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Everette Harp - Common Ground (1994)
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Everette Harp - Common Ground (1994)

3-10-2015, 16:37
Music | Jazz | Smooth Jazz | FLAC / APE

Everette Harp - Common Ground (1994)

Artist: Everette Harp
Title Of Album: Common Ground
Year Of Release: 1994
Label: Blue Note Records
Genre: Jazz / Smooth Jazz
Quality: FLAC (tracks) / MP3
Bitrate: Lossless / CBR 320 kBit/s
Total Time: 01:08:19
Total Size: 434 MB / 169 MB


01. Strutt [04:53]
02. Feel So Right [05:15]
03. Jeri's Song [05:11]
04. You Make Me Feel Brand New [04:37]
05. Stay With Me [05:39]
06. I'm Sorry [03:44]
07. Sending My Love [05:27]
08. Love You To The Letter [06:42]
09. Perfect Day [04:25]
10. Where Do We Go [04:57]
11. Coming Home [05:54]
12. Common Ground [05:56]
13. Song For Toots [05:32]


Everette Harp - vocals, alto saxophone, tenor saxophone, keyboards, programming, background vocals;
Jeffrey Osborne - vocals;
David Barry , Michael Landau, Paul Jackson, Jr., Ray Fuller - guitar;
Branford Marsalis - tenor saxophone;
Michael "Patches" Stewart - trumpet;
Reggie C. Young - trombone;
George Duke - piano, keyboards;
Michael Bearden, Brian Simpson - keyboards;
Craig Smith - synthesizer;
Ricky Lawson - drums, programming;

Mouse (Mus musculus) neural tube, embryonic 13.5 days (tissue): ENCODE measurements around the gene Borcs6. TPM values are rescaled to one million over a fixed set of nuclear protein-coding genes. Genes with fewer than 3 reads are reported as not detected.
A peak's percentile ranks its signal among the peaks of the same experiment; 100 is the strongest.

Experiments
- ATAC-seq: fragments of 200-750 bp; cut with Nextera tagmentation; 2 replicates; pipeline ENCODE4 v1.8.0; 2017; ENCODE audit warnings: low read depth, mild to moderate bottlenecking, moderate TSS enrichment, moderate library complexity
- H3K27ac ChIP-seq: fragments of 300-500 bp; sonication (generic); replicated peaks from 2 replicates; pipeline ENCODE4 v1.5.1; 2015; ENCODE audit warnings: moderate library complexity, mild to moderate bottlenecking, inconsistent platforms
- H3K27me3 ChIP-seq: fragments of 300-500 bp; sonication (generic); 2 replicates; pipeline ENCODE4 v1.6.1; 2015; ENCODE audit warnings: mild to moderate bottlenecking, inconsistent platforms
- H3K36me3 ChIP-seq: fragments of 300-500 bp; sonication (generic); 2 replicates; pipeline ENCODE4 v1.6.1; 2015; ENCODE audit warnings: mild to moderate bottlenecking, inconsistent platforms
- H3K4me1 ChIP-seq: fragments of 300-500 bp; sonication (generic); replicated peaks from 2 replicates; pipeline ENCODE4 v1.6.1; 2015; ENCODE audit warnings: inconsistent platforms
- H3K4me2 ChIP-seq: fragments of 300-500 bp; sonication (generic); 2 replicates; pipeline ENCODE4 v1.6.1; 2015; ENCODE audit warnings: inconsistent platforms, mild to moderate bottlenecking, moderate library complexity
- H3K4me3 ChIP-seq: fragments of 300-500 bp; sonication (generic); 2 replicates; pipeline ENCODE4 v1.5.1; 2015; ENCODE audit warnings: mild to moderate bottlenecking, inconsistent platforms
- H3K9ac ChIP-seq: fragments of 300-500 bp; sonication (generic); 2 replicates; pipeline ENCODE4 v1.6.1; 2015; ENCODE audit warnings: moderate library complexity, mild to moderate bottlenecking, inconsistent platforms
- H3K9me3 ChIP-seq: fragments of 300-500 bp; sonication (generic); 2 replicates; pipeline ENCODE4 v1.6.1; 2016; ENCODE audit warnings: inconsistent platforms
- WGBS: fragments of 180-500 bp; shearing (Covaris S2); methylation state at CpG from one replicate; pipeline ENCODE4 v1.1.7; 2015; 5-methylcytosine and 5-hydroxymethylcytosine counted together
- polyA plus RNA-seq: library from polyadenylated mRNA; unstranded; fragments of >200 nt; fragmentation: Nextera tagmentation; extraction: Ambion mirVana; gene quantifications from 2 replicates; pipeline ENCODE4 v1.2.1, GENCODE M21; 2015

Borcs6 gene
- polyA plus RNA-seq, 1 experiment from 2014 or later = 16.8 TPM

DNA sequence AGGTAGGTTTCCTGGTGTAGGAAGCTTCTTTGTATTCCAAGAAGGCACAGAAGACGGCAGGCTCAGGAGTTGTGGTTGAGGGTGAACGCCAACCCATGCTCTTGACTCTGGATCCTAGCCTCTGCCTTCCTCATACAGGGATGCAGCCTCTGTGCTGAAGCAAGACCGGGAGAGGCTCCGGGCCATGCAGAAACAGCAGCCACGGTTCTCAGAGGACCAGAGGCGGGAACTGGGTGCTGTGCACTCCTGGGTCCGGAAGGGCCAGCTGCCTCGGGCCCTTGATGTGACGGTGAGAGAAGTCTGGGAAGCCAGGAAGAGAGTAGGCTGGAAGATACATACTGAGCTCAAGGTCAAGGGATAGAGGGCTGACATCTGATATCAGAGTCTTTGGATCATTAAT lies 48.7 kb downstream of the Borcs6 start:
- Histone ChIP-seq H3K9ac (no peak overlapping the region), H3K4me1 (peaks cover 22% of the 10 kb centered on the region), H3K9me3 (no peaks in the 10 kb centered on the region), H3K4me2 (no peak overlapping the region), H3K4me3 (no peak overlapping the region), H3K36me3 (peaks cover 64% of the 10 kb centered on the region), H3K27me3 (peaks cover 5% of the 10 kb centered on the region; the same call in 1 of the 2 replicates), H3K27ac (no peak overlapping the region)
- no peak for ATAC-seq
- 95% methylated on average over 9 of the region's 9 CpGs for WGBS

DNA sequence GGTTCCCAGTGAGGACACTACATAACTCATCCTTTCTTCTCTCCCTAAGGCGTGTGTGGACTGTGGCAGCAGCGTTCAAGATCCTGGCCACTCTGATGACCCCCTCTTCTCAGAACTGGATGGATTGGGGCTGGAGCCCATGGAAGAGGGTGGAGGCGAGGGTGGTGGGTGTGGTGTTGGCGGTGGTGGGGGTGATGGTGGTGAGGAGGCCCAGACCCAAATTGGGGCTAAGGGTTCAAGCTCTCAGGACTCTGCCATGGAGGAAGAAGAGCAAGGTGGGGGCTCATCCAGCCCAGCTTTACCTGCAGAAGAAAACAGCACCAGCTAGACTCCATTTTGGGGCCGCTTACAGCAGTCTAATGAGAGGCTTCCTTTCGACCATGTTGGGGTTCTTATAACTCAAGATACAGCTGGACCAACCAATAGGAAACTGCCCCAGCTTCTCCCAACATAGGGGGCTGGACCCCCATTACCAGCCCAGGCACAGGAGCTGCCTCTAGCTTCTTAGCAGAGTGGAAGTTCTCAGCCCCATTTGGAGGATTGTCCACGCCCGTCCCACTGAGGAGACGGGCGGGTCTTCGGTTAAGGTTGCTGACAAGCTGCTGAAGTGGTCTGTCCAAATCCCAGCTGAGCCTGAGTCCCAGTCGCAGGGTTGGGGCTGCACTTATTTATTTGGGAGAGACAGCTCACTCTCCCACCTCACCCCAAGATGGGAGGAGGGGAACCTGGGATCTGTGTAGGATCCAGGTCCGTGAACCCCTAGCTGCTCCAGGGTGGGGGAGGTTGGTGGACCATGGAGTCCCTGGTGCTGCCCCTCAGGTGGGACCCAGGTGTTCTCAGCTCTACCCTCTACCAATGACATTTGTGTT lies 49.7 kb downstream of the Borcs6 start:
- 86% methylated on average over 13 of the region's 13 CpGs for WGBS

Sonny Emory - drums;
Paulinho Da Costa, Sheila E., Brian Kilgore - percussion;
Shaun LaBelle - programming;
Lynn Fiddmont, Carolyn Perry, LaLa Cope, Brenda Nelson, Valerie Mayo, Johnny Britt, Lori Perry, Alex Brown, Lynn Davis, Phil Perry, Darlene Perry, Sharon Perry - background vocals.

Of all the '90s purveyors of the Sanborn based alto sound, Everette Harp may just be the most inventive, taking stylistic liberties beyond even sure fire peers Warren Hill and Dave Koz. While all the hooky rhythm and jazz cuts on Common Ground are straight out of the slick and superb school of expensively produced magnificence, it's Harp's intense gale force breath that places the wailing emergency calls on even the typical romantic fare. In short, he puffs hard and heavy, exploding into mind reeling improvs just when you least expect. The charisma alone would make the lengthy disc rise above its crowded list of R&B competitors. But its real charms come when Harp departs from the commercial safety net and blows a late night traditional tenor, a wistful and mournful soprano, and finally a lighthearted artsy EWI. His vocals are somewhat superfluous, but are more than balanced by flashy guest performances by Sheila E., executive producer George Duke, and the wayward bass of Marcus Miller. Harp saves his most remarkable feat for the let your hair down, hip-hop title cut, a snappy syncopated dialogue with soul mate Branford Marsalis. ~ Jonathan Widran



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